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DOMA Still Governs at SSA

March 21, 2011

Author: Louise M. Tarantino| Catherine M. Callery (Kate)

Marriage equality may now be the law in New York, but same-sex marriages solemnized in New York after July 24th will not be recognized by the Social Security Administration (SSA). The federal Defense of Marriage Act (DOMA) continues to preclude SSA from paying some types of benefits to individuals in same-sex marriages and from offering certain benefits to employees in same-sex marriages.  Pursuant to DOMA, SSA does not recognize a same-sex spouse as a spouse for purposes of eligibility for benefits derived from the claimant’s relationship with the “number holder.”  For example, widows or widowers of same-sex partners are not able to collect survivors’ benefits, nor would an otherwise eligible same-sex spouse of a disabled worker.  See POMS GN 00305.005, available at

Although the Justice Department announced in February that it will no longer defend the constitutionality of Section 3 of the DOMA, which defines marriage for federal purposes as only between a man and a woman, SSA Commissioner Astrue notified all SSA employees that DOMA is still in effect.

Attorney General Eric Holder’s February announcement was made specifically in relation to litigation pending in the Second Circuit. The Attorney General will also instruct Justice Department attorneys to advise courts in other pending DOMA litigation that the administration’s position is “that a heightened standard should apply, that Section 3 is unconstitutional under that standard and that the Department will cease defense of Section 3.”  Holder reiterated, however, “Section 3 of DOMA will continue to remain in effect unless Congress repeals it or there is a final judicial finding that strikes it down.”

One of the Second Circuit cases referred to in the Attorney General’s announcement challenges the federal government's denial of marriage-related protections for Family Medical Leave Act benefits, federal laws for private pension plans and federal laws concerning state pension plans. The other case involves the IRS’s refusal to recognize the marriage of two women; the inheritance that one of the women left to the other was taxed as though the two were strangers.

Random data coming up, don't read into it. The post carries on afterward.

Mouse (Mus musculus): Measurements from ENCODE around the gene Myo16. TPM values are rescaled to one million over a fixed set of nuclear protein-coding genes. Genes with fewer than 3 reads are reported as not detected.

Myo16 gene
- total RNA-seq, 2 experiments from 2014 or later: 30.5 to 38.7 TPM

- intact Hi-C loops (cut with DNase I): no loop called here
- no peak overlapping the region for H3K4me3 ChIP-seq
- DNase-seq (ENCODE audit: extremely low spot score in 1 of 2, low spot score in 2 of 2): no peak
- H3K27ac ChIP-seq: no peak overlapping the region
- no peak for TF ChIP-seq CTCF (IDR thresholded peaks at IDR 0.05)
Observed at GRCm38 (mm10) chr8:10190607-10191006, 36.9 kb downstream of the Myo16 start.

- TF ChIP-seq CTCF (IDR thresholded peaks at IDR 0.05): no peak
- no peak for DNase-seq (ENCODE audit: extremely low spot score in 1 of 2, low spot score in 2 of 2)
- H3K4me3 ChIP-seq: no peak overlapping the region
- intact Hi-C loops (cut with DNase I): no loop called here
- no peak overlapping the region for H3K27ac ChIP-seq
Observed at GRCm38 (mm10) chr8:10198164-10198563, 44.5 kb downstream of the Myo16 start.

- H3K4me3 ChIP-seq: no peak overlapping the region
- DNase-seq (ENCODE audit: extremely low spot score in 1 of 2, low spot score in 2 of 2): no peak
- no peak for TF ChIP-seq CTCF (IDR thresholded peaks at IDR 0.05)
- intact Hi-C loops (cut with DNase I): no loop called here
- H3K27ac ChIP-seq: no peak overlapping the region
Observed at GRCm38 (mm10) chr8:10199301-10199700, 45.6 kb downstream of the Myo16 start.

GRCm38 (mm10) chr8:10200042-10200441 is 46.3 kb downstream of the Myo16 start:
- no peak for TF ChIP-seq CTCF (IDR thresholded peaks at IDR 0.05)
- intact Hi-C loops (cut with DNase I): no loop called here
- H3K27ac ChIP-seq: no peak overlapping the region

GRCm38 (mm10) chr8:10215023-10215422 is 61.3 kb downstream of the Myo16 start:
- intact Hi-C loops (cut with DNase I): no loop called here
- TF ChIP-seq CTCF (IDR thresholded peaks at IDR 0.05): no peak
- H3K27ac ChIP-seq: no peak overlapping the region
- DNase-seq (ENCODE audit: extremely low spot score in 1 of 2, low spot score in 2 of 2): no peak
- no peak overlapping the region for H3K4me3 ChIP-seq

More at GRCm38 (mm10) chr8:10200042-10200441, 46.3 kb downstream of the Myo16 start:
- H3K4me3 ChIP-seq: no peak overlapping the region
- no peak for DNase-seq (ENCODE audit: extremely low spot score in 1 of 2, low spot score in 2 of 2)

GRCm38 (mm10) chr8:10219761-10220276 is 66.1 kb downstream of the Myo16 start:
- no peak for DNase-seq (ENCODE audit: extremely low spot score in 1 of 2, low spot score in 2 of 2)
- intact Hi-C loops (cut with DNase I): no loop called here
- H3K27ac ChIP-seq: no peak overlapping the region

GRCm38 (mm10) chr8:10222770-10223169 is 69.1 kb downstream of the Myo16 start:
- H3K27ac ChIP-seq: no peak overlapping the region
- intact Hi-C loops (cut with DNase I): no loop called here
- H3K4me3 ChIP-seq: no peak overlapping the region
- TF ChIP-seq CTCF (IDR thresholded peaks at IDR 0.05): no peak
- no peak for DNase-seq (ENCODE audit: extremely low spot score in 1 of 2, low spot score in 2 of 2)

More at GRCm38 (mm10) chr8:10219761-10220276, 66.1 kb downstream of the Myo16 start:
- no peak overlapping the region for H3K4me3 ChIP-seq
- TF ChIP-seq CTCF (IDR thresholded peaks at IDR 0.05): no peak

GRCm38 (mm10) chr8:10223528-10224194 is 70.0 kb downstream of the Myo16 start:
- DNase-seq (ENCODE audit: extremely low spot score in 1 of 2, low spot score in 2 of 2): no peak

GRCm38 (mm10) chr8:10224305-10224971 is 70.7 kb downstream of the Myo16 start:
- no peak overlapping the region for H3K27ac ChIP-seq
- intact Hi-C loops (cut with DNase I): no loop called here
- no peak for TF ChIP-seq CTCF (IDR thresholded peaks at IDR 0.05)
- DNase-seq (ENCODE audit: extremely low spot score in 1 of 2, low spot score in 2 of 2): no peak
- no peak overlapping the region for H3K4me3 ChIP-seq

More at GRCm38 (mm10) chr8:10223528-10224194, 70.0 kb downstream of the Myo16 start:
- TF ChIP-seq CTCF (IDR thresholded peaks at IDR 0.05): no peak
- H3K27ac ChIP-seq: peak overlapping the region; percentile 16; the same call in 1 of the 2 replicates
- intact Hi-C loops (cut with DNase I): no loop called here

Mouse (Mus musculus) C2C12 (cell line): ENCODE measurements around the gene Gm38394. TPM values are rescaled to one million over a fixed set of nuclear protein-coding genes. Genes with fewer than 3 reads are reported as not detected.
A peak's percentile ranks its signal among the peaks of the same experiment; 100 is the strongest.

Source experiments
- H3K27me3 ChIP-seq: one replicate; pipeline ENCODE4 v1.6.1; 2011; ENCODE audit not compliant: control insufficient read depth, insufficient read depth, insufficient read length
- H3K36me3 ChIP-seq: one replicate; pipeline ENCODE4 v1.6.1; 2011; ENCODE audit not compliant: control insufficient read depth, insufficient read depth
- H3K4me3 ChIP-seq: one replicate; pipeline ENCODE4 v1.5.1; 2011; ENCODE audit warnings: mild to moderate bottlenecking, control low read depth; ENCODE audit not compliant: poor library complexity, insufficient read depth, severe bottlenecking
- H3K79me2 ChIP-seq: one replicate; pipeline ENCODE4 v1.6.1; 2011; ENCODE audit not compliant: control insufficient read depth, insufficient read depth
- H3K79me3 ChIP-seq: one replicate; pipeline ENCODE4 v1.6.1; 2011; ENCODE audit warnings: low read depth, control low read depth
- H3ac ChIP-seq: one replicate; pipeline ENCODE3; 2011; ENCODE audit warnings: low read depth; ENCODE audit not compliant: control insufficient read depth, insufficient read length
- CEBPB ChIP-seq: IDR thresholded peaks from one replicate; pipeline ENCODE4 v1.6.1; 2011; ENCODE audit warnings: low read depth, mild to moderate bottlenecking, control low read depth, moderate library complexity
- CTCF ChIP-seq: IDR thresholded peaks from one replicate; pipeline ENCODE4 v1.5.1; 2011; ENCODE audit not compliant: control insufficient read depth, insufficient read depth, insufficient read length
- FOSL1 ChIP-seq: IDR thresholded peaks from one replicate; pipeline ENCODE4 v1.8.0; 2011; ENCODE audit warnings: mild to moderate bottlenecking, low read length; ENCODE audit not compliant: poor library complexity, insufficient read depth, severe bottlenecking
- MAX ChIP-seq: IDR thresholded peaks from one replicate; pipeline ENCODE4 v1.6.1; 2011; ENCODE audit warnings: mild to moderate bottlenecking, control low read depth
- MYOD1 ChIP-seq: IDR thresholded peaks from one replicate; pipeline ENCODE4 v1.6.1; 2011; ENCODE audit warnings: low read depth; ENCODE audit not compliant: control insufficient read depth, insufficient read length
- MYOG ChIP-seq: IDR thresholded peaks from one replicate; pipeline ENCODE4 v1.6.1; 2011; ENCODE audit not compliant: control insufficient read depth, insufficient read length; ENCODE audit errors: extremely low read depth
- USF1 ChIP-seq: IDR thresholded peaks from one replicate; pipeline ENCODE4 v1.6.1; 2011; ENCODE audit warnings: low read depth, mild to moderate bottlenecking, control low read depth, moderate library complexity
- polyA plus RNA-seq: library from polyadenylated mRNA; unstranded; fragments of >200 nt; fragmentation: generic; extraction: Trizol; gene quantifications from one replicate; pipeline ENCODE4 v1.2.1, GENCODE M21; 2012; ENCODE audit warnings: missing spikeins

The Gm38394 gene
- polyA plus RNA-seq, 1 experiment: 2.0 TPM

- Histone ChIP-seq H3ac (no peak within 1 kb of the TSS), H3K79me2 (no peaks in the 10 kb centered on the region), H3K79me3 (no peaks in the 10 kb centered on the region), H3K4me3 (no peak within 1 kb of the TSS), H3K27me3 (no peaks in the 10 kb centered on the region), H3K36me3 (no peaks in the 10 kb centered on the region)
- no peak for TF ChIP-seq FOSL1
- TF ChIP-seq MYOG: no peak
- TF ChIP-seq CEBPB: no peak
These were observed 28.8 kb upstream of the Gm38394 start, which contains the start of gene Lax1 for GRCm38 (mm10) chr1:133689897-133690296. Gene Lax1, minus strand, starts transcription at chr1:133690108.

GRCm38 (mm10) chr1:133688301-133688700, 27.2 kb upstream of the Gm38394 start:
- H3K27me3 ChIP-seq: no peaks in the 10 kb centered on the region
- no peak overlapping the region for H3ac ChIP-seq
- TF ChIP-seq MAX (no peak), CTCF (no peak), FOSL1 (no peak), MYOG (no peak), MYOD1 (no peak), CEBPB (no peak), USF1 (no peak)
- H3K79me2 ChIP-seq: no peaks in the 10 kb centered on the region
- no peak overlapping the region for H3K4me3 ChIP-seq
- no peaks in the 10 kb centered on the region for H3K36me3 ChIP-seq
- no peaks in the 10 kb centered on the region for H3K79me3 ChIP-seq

How the Obama administration’s new position will affect pending litigation involving the Social Security Administration is not clear at this point.  In Gill v. Office of Personnel Management 699 F.Supp.2d 374 (D.Mass. 2010), for example, the Justice Department has indicated that it will step back from defending DOMA on appeal; it has not stated it will cease defending DOMA completely. The plaintiffs in Gill are eight same-sex couples and three individuals who, because of DOMA Section 3, were denied various federal marriage-based benefits for which they applied, including Social Security survivor benefits.  The provision was found unconstitutional by the District Court. SSA Commissioner Astrue is one of the defendants in the lawsuit, which is now on appeal to the First Circuit Court of Appeals.

The Up-Side of SSA’s Position?

Eligibility for “children’s” benefits based on disability before age 22 and dependency on a parent who is dead, disabled or retired, will not be precluded should the “adult child” enter into a same-sex marriage.  On other hand, children of the non-biological parent of a same-sex relationship may be eligible for auxiliary benefits, based at least in part on state inheritance laws. A determination must be made by the Regional Chief Counsel.  POMS GN 00306.001C.1.d.  In addition, in terms of SSI eligibility, same-sex couples will not be considered “holding out” for deeming of income purposes.  SSA’s treatment of other issues related to same-sex marriages and unions will be discussed in future editions of this journal and the Disability Law News.


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